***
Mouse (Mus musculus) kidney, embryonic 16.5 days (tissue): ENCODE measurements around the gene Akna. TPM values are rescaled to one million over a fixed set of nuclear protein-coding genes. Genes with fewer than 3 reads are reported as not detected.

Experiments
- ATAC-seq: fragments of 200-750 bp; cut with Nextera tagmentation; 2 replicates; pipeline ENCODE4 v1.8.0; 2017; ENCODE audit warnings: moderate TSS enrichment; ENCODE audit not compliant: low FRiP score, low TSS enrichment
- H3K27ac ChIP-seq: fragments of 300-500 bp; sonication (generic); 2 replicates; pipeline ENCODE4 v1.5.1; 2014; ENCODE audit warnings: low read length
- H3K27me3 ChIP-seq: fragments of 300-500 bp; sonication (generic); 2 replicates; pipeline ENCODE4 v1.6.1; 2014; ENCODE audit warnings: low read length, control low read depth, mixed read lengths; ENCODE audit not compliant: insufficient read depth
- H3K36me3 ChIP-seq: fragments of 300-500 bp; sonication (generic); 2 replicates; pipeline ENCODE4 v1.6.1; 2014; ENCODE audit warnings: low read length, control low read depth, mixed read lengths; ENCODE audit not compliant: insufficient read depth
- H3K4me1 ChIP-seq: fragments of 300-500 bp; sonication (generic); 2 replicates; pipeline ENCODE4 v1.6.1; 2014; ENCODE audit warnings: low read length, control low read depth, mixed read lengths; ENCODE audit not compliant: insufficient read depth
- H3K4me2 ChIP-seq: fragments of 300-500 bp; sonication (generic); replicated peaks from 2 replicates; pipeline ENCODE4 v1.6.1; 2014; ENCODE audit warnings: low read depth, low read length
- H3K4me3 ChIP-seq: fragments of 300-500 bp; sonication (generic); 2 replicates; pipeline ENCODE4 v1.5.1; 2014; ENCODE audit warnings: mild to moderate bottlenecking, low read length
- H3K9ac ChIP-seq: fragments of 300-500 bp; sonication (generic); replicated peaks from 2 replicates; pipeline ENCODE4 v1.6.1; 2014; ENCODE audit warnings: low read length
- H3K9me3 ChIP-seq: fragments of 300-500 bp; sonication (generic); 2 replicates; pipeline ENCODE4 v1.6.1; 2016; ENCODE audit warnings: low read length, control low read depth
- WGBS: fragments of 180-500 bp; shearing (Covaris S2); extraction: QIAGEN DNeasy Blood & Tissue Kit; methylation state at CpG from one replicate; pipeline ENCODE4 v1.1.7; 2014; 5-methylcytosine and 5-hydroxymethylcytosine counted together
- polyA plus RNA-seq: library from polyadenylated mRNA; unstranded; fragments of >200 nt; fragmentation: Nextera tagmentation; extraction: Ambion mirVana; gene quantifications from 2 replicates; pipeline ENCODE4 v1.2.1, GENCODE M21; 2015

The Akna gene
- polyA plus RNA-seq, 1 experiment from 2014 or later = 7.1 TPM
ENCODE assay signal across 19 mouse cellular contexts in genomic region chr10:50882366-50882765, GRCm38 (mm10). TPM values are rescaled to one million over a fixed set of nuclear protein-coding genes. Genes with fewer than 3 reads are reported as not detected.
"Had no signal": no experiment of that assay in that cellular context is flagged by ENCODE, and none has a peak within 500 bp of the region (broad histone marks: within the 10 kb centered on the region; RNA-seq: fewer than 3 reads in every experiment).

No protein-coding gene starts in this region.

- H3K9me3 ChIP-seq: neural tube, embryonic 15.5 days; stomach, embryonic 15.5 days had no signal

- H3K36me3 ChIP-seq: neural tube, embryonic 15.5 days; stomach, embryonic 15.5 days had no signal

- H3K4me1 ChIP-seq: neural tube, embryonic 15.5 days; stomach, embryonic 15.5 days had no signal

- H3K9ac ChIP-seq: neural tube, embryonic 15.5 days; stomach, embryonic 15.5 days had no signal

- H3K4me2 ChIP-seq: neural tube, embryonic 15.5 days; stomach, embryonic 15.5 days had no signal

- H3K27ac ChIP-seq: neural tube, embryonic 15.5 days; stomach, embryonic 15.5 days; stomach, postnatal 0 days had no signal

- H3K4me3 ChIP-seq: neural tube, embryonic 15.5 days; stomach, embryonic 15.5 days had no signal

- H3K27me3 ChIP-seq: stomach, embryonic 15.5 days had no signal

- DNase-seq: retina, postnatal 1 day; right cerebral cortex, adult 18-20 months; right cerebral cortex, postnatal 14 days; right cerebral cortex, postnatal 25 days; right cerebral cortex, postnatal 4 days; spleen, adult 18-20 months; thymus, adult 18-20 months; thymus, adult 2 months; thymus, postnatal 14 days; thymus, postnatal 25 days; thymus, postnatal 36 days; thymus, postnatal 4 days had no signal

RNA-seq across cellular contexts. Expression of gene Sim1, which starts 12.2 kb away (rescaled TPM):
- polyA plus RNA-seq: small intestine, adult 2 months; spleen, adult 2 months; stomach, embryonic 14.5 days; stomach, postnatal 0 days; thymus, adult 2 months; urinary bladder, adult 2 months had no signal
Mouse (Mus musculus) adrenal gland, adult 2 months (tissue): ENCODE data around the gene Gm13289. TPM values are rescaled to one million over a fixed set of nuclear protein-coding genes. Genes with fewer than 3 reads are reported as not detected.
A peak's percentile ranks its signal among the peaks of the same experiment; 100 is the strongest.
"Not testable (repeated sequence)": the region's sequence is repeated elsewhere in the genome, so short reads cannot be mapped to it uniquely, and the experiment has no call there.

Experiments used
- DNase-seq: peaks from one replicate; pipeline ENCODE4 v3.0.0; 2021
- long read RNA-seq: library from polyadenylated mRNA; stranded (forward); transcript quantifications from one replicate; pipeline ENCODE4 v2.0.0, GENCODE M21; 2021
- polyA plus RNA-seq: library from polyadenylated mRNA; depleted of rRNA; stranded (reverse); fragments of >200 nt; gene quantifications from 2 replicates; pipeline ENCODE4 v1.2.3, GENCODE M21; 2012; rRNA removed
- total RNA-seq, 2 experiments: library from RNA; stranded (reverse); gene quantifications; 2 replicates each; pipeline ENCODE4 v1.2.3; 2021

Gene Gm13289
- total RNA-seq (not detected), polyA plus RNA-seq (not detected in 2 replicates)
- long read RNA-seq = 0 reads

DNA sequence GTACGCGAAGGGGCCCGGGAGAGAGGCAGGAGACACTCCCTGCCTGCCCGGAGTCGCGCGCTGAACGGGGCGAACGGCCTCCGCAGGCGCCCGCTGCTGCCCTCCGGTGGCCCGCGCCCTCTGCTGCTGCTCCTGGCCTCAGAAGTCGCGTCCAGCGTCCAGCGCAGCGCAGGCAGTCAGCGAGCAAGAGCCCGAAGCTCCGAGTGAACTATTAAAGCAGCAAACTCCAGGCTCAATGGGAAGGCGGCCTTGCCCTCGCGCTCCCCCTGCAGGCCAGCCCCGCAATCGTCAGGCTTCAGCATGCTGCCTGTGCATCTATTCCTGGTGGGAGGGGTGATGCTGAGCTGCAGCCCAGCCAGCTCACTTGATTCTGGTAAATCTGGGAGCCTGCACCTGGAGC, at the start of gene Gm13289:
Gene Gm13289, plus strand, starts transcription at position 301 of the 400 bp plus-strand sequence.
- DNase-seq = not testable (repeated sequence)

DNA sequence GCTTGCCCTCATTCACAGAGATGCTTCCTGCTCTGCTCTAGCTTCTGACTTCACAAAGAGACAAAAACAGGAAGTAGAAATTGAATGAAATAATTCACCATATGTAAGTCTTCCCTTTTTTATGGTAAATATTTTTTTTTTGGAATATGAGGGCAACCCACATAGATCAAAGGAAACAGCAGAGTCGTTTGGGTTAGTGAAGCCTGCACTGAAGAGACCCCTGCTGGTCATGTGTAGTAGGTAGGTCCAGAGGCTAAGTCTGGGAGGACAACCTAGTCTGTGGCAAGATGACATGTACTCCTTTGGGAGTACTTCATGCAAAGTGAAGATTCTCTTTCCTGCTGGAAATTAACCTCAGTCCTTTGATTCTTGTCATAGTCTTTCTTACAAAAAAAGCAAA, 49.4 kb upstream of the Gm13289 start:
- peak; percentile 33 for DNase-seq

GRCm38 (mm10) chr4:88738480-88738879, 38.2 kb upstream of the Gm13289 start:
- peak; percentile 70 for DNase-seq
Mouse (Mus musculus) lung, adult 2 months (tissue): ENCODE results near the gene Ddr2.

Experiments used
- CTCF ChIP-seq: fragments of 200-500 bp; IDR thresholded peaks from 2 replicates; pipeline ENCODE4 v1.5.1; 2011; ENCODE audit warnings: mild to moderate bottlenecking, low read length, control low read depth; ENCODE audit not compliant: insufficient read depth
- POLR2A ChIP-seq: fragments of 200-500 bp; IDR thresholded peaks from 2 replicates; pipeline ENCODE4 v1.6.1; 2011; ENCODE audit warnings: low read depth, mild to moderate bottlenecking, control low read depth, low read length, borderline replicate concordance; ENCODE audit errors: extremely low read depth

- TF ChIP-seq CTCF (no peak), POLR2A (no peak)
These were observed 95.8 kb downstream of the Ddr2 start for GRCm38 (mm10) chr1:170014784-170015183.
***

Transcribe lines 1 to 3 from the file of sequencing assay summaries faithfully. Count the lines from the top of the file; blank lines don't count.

Mouse (Mus musculus) kidney, embryonic 16.5 days (tissue): ENCODE measurements around the gene Akna. TPM values are rescaled to one million over a fixed set of nuclear protein-coding genes. Genes with fewer than 3 reads are reported as not detected.

Experiments
- ATAC-seq: fragments of 200-750 bp; cut with Nextera tagmentation; 2 replicates; pipeline ENCODE4 v1.8.0; 2017; ENCODE audit warnings: moderate TSS enrichment; ENCODE audit not compliant: low FRiP score, low TSS enrichment